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Groanings

Sixteenth Sunday in Ordinary Time

Dear sisters and brothers in Christ,

The second reading for last week and for this week is taken from the Letter to the Romans chapter 8. In the fragment we heard last week, St. Paul told us that all of creation is “groaning” with birth pangs. In the fragment proclaimed this week, the Apostle tells us that the Spirit comes to our help with “inexpressible groanings.”

During these days of pandemic, economic and social crisis the groanings are more strident and perceptible. They are expressions of pain, frustration and fear in the face of uncertainty.

If anybody had any doubts, the presence of the menacing virus has made patently manifest that all of creation is very fragile, especially human life.

This pandemic is a sobering reminder for our global culture that idolizes money and power, that succumbs to vested interests capable of destroying an entire neighborhood out of avarice or discard millions of innocent human beings allowing them to die because they are deemed undesired or millions more to starvation and social exclusion; that human nature is extremely vulnerable.

We are finite, mortal beings. There is no temporal power, no bank account, no political connection or web of bureaucrats, no wealth or arsenal whether pharmacological, biological, conventional or nuclear that has the ability to change that. In fact, those who think that power, money, technology or weapons make them invulnerable not only are deceiving themselves, but their error makes all of us, including themselves, even more vulnerable. These days we see with sadness how even in our own city some are capable of lying with a straight face in committee meetings to try to make gains at the expense of the neighbors who, on the other hand, cannot fully participate in the deliberations because of the effects of the pandemic.

Those who moved by avarice, an inordinate appetite for profits or simply deal with lies and avoid doing what they know to be good and true because they are fainthearted would do well to listen to the groanings of the present and awake from their slumber and lethargy. Nobody can avoid the judgment of the Just Judge. Nobody is saved alone. Our common humanity is a bond that unites us all. If anybody had any doubts, the pandemic has made this fact patently manifest.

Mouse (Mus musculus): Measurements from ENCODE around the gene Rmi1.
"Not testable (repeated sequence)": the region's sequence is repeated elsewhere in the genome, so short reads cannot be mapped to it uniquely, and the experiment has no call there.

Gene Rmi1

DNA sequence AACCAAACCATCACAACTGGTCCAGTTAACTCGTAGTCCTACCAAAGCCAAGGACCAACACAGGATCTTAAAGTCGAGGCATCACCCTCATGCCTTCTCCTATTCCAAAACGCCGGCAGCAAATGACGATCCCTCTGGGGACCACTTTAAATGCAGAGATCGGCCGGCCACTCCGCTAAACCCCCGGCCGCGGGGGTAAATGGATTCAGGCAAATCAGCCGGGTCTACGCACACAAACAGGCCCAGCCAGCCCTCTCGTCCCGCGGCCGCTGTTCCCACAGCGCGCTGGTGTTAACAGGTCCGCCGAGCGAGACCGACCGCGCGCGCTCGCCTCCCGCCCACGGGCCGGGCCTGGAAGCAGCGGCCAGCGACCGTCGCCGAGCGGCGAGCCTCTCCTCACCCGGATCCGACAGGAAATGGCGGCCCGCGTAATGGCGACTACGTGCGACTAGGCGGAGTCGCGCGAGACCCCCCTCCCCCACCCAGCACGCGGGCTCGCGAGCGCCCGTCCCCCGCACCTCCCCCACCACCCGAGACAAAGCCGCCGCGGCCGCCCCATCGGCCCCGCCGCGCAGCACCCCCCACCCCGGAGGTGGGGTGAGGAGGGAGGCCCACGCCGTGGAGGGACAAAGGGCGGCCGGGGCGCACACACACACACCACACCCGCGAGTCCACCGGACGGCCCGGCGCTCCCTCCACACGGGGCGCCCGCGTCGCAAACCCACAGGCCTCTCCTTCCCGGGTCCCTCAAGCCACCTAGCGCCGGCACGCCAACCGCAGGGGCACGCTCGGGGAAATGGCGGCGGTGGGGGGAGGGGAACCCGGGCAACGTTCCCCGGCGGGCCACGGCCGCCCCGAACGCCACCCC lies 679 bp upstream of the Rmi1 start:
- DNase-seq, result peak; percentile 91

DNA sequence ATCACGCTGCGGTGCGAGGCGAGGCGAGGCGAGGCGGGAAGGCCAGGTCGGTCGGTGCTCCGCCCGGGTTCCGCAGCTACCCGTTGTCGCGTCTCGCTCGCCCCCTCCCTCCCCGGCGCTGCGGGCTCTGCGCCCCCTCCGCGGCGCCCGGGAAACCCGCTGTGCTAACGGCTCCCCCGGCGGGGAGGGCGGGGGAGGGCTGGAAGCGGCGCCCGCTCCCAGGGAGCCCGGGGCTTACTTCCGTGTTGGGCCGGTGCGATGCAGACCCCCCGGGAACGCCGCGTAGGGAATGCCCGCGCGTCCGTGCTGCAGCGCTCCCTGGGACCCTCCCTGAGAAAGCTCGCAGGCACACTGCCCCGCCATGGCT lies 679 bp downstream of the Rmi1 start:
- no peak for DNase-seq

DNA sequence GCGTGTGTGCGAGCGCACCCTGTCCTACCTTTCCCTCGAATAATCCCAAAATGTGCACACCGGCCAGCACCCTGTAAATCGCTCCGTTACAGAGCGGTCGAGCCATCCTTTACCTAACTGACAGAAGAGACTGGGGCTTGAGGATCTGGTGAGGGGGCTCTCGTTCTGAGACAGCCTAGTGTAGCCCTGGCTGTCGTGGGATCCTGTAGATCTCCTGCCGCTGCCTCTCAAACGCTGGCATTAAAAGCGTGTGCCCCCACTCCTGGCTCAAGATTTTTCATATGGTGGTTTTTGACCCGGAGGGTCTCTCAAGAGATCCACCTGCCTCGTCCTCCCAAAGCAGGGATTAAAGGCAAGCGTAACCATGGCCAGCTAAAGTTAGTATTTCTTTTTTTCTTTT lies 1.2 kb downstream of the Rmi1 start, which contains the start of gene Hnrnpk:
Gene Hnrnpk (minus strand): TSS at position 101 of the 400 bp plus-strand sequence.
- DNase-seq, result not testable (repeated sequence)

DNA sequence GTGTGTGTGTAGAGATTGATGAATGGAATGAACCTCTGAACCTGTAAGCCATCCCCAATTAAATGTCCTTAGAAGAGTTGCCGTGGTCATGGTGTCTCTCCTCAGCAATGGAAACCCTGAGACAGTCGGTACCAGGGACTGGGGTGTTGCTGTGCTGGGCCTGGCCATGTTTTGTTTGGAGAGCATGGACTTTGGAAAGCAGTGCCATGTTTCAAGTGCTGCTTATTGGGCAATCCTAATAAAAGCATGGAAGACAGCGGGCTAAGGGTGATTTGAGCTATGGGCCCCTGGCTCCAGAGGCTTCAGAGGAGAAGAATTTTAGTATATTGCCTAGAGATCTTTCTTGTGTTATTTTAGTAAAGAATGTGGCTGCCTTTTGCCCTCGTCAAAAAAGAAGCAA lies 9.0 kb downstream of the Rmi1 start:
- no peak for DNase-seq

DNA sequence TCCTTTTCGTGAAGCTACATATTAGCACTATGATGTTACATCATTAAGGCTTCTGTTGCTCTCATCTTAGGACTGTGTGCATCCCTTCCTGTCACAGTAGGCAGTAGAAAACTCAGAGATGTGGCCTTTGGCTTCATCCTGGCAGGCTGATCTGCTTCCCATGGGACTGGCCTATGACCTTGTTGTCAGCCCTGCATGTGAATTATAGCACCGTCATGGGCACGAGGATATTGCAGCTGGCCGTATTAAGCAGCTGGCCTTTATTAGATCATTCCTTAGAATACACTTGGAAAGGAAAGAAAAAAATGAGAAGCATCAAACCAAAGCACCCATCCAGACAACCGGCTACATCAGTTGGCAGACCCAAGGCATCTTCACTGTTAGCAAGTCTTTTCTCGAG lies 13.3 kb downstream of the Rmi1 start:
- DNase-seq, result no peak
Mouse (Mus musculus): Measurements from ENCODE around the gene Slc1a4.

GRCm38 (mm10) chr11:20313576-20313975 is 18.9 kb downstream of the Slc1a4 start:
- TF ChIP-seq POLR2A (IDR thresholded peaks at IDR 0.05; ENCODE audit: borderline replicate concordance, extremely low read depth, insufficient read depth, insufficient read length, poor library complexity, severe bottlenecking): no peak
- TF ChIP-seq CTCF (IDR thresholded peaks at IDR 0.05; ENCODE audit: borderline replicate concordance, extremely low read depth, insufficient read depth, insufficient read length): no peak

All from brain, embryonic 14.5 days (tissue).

The groaning of the poor, of the oppressed, of the victims of injustice and corruption, of the citizens whose rights are trampled, of the neighbors under threat because of the avarice of a few and the complicity of others cries out to heaven.

In the face of this clamor there is yet another groaning. It is the ineffable groaning of the Spirit of God consoling those who are suffering, encouraging and strengthening them to continue to fight without giving up. Therein lies the strength of those who seek good without discouragement, who love without reservation, who serve without engaging in petty calculations, who walk resolutely in the light of truth, who live confidently even as they face difficulties. They expect everything from the Lord. They trust in Lord without resigning themselves passively to the current state of affairs. They do not act in a way lacking in prudence. The groanings inspired by the Spirit are not indolent resignation or sterile lamentation. They are rather a call to action, to a deeper commitment in the defense of life, the promotion of justice, the protection of the environment, the preservation of a neighborhood that is peaceful and livable.

It is obvious that the presence of the Spirit in our midst does not cancel out human freedom. Evil is as real as its nefarious consequences. One can always reject the grace that the Lord offers us and remain obstinate in sin. The history of salvation and the history of the world are full of tragic examples. However, grace continues to work. As St. Paul also tells us in the Letter to the Romans, where sin abounds, grace superabounds.

The one who opens up to the action of the Spirit is transformed. That change is not devoid of suffering. It is a path of inner healing and growth that demands effort, perseverance, sacrifice, but is punctuated by the presence of God next to us and within us. That presence produces inexpressible groanings. They are impossible to describe with words because they speak to us of a mysterious presence animating our personal history and universal history even in the midst of corruption and avarice. That is why they are consoling groanings that strengthen us and heal us. They impel us to action.

St. Paul presents us two different types of groanings in this chapter of the Letter to the Romans. On the one hand, those that stem from the consequences of human sin. We suffer awaiting the full manifestation of our nature as children of God. We also hear inexpressible groanings caused by the presence and the action of the Spirit in us. The former ought to lead us to open our hearts wider so that the latter may grow within us, becoming ever more audible and eventually turn into a roar that, being far removed from violence, from spurious deals and compromises, renews everything, like a fresh sea breeze, awaking hardened hearts so that in all of us and in everything we do our condition as children of God may become manifest.

Fr. Roberto M. Cid